What is it like to be a board of pharmacy member? This feature goes behind-the-scenes for an in-depth look into a board’s inner workings.

Lee Ann Teshima Executive Officer, Hawaii State Board of Pharmacy

How long have you served as executive officer of the Hawaii State Board of Pharmacy?

I was assigned to the Hawaii State Board of Pharmacy in 1999. It is one of over 40 boards, commissions, and programs under the Professional and Vocational Licensing Division, Department of Commerce and Consumer Affairs. Although I have been assigned to other boards and programs over the years, I have been executive officer for the Board of Pharmacy for 21 years. Unlike some state board of pharmacy executive officers, I am not a pharmacist. Prior to my position as executive officer with the Professional and Vocational Licensing Division, I worked as a real estate specialist with the Hawaii Real Estate Commission for six years and, prior to that, as an intake specialist and field investigator for the Regulated Industries Complaints Office.

What is one of the most significant challenges or issues your Board addressed in the past year or so?

It would be dealing with the coronavirus disease 2019 (COVID-19) pandemic and how it has changed the way we conduct business. Working from home and holding virtual Board meetings have been challenges that we, like other boards, have had to adapt to. Another issue was the United States Department of Health and Human Services’ (HHS’) guidance authorizing pharmacists to order and administer vaccines to individuals three years of age and older. Hawaii pharmacists are currently authorized to administer certain vaccines to certain age groups. The Board discussed the concerns raised by pediatricians in regard to the HHS guidance and encourages pharmacists who administer vaccines to minors to work collaboratively with each patient’s primary care provider.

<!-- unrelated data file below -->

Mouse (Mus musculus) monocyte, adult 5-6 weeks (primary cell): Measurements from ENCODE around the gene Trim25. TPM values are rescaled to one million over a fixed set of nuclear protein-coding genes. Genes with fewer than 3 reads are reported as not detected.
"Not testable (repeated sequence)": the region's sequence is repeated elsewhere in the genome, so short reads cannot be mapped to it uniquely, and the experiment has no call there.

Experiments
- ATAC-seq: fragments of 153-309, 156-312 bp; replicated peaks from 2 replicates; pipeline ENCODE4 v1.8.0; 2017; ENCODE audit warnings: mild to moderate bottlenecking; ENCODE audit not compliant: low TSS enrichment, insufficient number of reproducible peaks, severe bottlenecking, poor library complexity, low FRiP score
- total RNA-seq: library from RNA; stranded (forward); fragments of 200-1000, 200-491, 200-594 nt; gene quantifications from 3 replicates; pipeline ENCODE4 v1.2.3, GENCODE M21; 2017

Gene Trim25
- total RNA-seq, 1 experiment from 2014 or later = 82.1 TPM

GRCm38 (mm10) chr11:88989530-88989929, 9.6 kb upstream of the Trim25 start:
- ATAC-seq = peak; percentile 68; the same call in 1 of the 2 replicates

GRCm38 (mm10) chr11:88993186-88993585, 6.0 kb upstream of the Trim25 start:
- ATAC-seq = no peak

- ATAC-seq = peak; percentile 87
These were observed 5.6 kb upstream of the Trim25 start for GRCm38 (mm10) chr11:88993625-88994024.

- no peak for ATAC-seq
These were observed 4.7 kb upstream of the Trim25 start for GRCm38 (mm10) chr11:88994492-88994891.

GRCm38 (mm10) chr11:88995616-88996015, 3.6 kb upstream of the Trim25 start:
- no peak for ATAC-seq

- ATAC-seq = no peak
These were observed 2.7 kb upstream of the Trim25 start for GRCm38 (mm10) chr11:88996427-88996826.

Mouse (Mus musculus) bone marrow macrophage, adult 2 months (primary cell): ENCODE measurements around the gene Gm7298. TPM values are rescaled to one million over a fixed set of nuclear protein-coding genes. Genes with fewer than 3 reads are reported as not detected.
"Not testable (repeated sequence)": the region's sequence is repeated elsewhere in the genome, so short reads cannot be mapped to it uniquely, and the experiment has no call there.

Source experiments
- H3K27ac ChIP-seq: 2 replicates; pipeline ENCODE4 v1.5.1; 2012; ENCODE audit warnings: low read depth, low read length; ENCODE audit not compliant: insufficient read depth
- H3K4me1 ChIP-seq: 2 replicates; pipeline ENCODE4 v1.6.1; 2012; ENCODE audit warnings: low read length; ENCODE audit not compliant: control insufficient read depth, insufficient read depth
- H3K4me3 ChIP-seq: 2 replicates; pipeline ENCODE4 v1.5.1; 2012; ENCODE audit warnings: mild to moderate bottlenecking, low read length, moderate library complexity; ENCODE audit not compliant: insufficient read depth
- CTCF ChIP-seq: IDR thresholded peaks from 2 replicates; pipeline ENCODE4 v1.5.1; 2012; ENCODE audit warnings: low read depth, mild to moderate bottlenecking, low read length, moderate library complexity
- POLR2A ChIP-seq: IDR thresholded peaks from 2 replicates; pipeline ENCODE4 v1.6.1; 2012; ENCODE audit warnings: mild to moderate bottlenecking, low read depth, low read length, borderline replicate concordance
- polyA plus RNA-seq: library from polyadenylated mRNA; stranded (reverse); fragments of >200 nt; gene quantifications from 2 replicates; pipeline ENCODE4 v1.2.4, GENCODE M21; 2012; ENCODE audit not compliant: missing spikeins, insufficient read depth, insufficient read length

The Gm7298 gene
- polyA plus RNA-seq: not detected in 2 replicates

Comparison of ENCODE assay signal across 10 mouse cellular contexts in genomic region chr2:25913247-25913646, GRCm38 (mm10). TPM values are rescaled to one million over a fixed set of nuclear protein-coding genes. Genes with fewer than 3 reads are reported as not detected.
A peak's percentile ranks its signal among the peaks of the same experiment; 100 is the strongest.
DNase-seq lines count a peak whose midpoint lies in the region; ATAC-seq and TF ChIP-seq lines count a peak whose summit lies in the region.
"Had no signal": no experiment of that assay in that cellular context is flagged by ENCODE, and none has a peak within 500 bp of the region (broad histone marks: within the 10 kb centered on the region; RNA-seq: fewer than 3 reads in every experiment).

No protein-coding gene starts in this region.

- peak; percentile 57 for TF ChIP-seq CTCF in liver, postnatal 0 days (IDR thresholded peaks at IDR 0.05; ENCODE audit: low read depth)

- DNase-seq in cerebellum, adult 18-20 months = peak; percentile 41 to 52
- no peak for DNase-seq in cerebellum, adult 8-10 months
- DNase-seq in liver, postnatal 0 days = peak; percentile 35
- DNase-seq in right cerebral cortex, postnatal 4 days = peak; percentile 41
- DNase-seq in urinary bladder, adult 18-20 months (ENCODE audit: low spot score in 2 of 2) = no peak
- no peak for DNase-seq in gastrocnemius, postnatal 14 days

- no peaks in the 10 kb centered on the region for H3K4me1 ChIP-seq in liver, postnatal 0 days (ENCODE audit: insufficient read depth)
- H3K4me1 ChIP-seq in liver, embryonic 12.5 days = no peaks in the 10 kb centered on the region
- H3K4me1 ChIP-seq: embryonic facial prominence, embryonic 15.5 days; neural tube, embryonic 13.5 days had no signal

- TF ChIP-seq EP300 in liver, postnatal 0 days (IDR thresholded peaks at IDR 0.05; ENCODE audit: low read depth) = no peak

What actions were taken by the Board to address the issue?

Discussion with stakeholders is important. Pharmacists should be able to practice to the full extent of the law, but also be mindful of concerns raised by other stakeholders and be able to address those concerns. When necessary, we have also requested waivers for certain laws and rules related to the governor’s emergency proclamations. For instance, one of the pharmacy practice act suspensions allows recent graduates of an accredited pharmacy school to be employed to practice pharmacy under the supervision of a registered pharmacist, with the endorsement of the employing health care facility. The other is to allow a registered pharmacist or pharmacy intern to fill, compound, or receive prescriptions by remote data entry.

What other key issues has the Board been focusing on?

We are working closely with the Hawaii Department of Health to draft a waiver for the governor’s policy team to allow pharmacies to have COVID-19 vaccines that must be stored at freezing temperatures held at another facility or location that has this capability, but that is not licensed or permitted as a pharmacy or wholesale distributor specifically for COVID-19 vaccines. We also have to ensure that all record keeping and drug integrity measures are maintained through this process. Another issue that the Board is considering is the regulation of pharmacy technicians. Because Hawaii is one of a handful of states that does not currently regulate pharmacy technicians, the Board is working with the Hawaii Pharmacists Association for the 2021 legislative session to introduce a bill or resolution to conduct a sunrise study on the regulation of pharmacy technicians. A sunrise study is required to regulate a new profession.

What insights do you have for states facing similar challenges?

Establish working relationships with other stakeholders. The Board has done that with other health care professionals, government agencies, and trade organizations. Take it one step at a time, especially if major concerns are raised. Also, be appreciative of your board members, coworkers, and staff. Our members are appointed by the governor, serve without any compensation, and take time from their work schedule to attend Board meetings. Without them, I could not do my job.

This interview was featured in the April edition of Innovations.